Friday, 24 October 2014

Planning the revamped cottage garden

I have spent quite a few nights, planning the revamp of my area, the Cottage Garden in the Model Fruit Garden, and a few daylight hours weeding it and getting to know it close up, including measuring it up and drawing a plan.

The area consists of a formal garden on the left, with straighter lines, and an informal area with curving, fluid lines.

First thing, I sketched it out on a piece of paper. Well, more than one, as it is quite a sizeable area, so I first sketched the whole of it, then, as I started measuring, I needed further sketches of the details. With my sketches and a single tape measurer (it's better if you have two, one as the baseline and the other for the offsets, saves loads of time, or you can use string as the baseline) I started measuring.

The straighter lines were easily measured as offsets of the boundary lines along the main paths in the Model Fruit Garden, but for the more irregular shapes I had to triangulate: measuring the distance of one point from at least two other fixed ones (some of the triangulation lines can be seen by enlarging the picture below). I then transcribed all the measurements on graph paper, which also allowed me to double check that all the measurements fitted together.

The final plan of the Cottage Garden
The curved lines were the most difficult to measure and I was so grateful when I had the opportunity to have the Fruit Dept's intern with me to help with the measuring.

Once the map was drawn, I used tracing paper to draw the existing trees (in permanent green ink in the picture below) and to experiment with ideas on how to move shrubs and what to plant in which layout. While this is still very much work in progress, I have had the opportunity to discuss a first plan with my manager, and to amend it based on our discussion. While this is still very much work in progress, two main ideas have emerged clearly for me.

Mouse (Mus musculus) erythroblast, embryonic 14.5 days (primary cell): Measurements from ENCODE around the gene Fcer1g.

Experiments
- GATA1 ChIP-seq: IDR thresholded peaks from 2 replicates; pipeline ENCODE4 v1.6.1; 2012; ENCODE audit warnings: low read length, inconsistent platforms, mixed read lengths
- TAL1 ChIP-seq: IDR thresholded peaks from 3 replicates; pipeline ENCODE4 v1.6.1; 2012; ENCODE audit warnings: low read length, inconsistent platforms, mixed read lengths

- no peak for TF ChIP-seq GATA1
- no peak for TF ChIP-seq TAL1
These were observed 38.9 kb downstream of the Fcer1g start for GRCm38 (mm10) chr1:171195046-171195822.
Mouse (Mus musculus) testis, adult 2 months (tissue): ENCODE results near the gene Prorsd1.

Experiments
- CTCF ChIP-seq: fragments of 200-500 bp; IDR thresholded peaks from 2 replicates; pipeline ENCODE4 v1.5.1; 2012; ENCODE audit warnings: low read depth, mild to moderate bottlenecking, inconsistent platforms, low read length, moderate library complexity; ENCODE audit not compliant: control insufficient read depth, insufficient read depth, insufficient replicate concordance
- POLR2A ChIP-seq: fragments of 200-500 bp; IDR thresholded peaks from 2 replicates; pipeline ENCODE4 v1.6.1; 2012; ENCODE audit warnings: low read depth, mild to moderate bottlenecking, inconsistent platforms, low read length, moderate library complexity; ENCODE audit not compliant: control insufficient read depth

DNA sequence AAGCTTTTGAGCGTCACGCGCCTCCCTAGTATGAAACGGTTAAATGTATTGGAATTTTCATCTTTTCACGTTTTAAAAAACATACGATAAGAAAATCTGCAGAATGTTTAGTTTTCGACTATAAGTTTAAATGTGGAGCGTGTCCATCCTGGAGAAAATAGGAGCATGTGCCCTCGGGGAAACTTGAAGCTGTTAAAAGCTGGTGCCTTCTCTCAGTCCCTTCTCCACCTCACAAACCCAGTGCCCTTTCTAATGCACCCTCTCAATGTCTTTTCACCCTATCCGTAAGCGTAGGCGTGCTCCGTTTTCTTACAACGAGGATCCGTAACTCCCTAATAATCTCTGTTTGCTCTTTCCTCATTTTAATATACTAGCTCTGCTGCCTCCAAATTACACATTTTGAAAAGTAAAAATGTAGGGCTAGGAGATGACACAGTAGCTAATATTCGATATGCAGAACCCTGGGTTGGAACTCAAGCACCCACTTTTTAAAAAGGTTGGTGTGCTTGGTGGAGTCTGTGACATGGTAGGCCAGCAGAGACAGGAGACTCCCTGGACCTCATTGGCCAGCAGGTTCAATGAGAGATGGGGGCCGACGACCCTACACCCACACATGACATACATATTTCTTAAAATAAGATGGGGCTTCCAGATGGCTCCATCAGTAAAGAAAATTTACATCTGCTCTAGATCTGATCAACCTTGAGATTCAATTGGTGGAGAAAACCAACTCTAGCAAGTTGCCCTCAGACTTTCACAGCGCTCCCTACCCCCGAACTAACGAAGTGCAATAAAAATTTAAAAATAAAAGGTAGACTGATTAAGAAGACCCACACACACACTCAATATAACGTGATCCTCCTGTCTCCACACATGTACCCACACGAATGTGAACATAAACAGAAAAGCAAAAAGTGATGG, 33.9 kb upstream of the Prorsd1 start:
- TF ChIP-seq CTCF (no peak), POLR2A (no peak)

Second round of ideas for the Cottage Garden
First of all, I would like to use the square bed in the formal area as a little potager, with seasonal planting of interesting and decorative fruit and vegetables. I would like to structure it as a four year rotation space, with four areas, separated by short hedging. The central part of the bed is already planted with a Malus, so that will have to separated by hedging too, so as to accidentally damage the roots of the apple tree. After debating options with my colleagues, I decided I would like to use a box substitute for my hedges, as that would be rather educational and in keeping with the area's objectives. In fact, the spread of box blight (Cylindrocladium buxicola and Pseudonectria buxi) which causes dieback and bare patches, has encouraged exploration into alternative hedging and topiary plants - not that that would be a novelty, as over the centuries several plants have been used: from Hyssopus, to Santolina, Ilex creata or Myrtus communis. I would like to experiment with Lonicera nitida, which is suitable for both hedging and topiary - I like its graceful leaves and purple berries (when not clipped).

Also, I think a path should be dug across the informal area, to allow access to the three trees located in the middle of the bed and a closer experience of the planting for visitors. The jury is still out on this feature.

Next step is to draw up a list of plants suitable for shade, as this is mainly a shady area, due to the line of tall Carpinus planted just outside the area to the East, and the beautiful and sizeable trees in the Forage Garden to the West.

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